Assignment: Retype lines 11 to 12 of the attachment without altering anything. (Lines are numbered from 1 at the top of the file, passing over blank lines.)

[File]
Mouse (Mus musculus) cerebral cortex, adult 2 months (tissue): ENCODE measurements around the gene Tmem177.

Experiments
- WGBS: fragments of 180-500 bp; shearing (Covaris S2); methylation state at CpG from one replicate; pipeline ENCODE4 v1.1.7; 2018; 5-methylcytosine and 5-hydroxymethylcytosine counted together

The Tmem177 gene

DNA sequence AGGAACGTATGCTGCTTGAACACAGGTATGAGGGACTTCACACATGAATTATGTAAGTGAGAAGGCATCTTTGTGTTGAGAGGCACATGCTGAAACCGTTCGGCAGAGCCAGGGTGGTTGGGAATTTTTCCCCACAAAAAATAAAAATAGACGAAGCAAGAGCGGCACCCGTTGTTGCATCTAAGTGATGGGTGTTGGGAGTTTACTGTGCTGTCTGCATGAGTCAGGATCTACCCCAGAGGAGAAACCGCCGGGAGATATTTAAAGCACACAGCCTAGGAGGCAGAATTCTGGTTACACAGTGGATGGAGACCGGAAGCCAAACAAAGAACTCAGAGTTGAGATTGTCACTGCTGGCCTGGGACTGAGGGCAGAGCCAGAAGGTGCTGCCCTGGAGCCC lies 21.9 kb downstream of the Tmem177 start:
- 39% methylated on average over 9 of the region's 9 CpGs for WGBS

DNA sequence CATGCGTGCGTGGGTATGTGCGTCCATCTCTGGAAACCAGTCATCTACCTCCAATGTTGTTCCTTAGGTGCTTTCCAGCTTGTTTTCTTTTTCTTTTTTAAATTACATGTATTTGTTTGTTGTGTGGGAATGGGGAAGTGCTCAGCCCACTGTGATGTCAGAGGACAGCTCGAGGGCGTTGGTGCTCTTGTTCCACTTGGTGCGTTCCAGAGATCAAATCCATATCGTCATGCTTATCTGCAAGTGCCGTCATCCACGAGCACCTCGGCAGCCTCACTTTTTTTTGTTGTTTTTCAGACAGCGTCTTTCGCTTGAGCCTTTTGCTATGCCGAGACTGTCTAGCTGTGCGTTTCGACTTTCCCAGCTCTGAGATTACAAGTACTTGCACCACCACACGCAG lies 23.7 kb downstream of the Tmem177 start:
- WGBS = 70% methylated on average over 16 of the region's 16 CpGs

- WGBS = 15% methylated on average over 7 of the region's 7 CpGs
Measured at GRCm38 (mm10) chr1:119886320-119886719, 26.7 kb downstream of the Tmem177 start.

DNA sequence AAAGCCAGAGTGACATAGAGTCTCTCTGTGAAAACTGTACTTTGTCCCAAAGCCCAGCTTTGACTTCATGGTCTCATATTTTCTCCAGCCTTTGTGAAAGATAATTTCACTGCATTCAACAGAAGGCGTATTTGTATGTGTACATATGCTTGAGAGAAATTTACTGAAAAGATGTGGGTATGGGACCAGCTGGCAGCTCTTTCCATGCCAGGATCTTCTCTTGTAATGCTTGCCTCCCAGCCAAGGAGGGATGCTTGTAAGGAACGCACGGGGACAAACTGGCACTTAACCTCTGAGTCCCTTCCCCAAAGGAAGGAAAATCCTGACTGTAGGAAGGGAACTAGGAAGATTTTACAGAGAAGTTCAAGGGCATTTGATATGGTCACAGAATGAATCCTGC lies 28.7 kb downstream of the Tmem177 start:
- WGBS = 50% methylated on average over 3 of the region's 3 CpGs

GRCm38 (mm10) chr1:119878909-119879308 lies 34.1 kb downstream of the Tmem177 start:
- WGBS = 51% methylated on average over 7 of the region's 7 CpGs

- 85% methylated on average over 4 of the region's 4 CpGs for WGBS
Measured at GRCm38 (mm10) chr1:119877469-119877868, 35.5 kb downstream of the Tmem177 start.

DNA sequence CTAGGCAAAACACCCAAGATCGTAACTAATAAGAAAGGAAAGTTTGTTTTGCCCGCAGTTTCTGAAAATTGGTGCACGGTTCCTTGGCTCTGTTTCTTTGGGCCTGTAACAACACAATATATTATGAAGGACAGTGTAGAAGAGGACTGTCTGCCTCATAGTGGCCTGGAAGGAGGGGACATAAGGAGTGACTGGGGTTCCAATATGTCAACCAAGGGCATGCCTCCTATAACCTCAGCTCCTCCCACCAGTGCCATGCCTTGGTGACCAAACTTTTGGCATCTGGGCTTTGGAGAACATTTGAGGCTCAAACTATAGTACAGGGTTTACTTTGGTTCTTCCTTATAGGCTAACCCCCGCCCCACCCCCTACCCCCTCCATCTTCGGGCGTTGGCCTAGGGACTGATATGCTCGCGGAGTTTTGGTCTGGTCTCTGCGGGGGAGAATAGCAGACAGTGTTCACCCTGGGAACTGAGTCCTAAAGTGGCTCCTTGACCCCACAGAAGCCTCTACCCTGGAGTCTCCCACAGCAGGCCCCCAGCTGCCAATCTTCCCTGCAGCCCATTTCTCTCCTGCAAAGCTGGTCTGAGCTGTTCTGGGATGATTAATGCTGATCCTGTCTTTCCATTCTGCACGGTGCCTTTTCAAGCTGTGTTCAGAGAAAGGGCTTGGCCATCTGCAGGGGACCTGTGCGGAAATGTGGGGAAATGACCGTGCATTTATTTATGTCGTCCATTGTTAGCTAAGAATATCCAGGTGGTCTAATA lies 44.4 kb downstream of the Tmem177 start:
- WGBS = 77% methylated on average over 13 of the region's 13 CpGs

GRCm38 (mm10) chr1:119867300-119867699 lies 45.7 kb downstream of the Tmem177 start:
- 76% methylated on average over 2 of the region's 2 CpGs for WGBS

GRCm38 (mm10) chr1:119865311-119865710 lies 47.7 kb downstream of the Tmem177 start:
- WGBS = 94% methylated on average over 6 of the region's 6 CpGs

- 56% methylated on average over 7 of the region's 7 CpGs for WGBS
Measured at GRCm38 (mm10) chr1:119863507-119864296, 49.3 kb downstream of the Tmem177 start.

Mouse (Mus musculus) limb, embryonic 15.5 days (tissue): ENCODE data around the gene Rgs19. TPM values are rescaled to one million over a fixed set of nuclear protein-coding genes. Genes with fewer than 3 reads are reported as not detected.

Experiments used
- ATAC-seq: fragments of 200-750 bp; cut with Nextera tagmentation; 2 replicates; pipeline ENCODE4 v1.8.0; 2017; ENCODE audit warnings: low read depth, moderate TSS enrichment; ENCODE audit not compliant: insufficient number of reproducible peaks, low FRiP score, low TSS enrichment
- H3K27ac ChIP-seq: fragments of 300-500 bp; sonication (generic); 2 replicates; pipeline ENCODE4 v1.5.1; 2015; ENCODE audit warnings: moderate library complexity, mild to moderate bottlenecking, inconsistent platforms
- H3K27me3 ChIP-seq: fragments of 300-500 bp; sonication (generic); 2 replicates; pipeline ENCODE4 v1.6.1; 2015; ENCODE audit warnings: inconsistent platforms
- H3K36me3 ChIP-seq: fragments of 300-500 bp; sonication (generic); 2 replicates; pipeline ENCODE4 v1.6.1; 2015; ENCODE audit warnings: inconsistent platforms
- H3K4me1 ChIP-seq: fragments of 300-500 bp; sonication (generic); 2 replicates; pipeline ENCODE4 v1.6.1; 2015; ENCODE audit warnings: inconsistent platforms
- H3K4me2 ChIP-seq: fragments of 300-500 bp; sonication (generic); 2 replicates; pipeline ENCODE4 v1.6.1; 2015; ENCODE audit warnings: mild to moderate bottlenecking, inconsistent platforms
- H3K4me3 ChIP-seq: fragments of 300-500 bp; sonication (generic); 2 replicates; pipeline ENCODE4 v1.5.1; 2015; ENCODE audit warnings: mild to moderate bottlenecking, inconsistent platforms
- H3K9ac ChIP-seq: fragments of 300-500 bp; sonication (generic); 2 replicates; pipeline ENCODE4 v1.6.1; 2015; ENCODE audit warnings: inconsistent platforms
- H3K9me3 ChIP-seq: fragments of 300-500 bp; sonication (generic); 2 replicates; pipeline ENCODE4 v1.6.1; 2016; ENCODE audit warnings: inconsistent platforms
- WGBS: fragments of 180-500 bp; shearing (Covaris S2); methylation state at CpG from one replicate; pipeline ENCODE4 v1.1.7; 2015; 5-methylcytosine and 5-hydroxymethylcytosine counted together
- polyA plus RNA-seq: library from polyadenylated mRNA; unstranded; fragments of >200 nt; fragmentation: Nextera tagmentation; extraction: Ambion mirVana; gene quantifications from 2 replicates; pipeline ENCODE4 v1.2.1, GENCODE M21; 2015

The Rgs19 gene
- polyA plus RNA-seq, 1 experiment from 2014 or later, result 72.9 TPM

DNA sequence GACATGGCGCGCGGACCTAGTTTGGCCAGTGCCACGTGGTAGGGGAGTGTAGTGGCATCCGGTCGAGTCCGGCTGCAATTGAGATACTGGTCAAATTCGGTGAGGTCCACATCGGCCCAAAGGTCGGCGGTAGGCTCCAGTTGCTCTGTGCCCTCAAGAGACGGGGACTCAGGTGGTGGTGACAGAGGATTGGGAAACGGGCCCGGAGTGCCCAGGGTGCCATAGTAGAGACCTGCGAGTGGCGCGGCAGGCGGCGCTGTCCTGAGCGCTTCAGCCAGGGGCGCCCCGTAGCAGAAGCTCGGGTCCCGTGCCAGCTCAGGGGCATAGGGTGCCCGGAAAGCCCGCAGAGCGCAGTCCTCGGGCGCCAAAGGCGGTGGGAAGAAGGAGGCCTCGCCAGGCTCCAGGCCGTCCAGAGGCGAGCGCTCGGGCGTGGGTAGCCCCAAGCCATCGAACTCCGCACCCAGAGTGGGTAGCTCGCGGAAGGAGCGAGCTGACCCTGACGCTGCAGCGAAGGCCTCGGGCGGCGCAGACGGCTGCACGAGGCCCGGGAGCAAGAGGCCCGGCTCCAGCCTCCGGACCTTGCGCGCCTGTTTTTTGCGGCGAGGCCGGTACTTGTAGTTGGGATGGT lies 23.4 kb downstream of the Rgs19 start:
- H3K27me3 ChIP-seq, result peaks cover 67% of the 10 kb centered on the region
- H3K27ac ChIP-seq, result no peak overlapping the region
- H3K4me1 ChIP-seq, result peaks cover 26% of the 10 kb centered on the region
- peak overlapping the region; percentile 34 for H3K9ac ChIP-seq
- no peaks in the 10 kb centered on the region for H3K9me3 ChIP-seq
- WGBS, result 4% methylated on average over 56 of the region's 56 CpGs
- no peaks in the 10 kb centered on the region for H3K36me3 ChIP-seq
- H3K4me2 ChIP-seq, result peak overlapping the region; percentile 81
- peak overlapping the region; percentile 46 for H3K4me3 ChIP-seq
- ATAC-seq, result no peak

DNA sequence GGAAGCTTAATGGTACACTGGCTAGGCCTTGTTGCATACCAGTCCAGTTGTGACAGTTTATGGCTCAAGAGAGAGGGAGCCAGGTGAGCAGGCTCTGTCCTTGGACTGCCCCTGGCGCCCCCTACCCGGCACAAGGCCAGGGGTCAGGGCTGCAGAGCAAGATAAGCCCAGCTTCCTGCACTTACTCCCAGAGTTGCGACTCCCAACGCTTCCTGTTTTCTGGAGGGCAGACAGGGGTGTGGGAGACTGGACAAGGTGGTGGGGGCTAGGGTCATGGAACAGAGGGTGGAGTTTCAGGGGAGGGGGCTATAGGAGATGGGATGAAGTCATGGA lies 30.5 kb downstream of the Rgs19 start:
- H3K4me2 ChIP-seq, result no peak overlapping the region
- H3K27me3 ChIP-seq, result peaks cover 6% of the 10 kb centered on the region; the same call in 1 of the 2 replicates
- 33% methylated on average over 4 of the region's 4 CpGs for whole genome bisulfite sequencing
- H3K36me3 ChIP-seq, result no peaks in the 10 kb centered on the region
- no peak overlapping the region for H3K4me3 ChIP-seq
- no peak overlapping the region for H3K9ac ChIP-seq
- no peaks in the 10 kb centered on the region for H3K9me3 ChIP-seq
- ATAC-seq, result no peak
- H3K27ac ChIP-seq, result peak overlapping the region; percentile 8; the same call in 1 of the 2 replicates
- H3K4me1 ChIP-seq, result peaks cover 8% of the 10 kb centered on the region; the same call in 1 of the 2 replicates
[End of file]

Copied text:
DNA sequence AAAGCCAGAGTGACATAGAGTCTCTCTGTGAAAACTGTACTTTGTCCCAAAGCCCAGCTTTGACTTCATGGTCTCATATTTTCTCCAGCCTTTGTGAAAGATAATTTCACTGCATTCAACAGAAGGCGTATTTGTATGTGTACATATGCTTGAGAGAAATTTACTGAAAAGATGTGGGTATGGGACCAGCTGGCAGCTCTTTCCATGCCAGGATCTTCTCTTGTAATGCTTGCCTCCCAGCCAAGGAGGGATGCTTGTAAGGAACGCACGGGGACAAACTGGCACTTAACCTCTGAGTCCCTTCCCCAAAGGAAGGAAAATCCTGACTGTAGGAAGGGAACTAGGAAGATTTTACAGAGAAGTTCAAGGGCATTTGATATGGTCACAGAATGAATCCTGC lies 28.7 kb downstream of the Tmem177 start:
- WGBS = 50% methylated on average over 3 of the region's 3 CpGs